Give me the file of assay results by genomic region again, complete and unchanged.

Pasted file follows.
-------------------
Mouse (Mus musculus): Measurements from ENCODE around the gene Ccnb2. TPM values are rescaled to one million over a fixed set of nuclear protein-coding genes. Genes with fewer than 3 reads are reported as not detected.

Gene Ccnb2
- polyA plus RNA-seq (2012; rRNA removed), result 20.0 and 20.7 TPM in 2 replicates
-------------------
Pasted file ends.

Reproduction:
Mouse (Mus musculus): Measurements from ENCODE around the gene Ccnb2. TPM values are rescaled to one million over a fixed set of nuclear protein-coding genes. Genes with fewer than 3 reads are reported as not detected.

Gene Ccnb2
- polyA plus RNA-seq (2012; rRNA removed), result 20.0 and 20.7 TPM in 2 replicates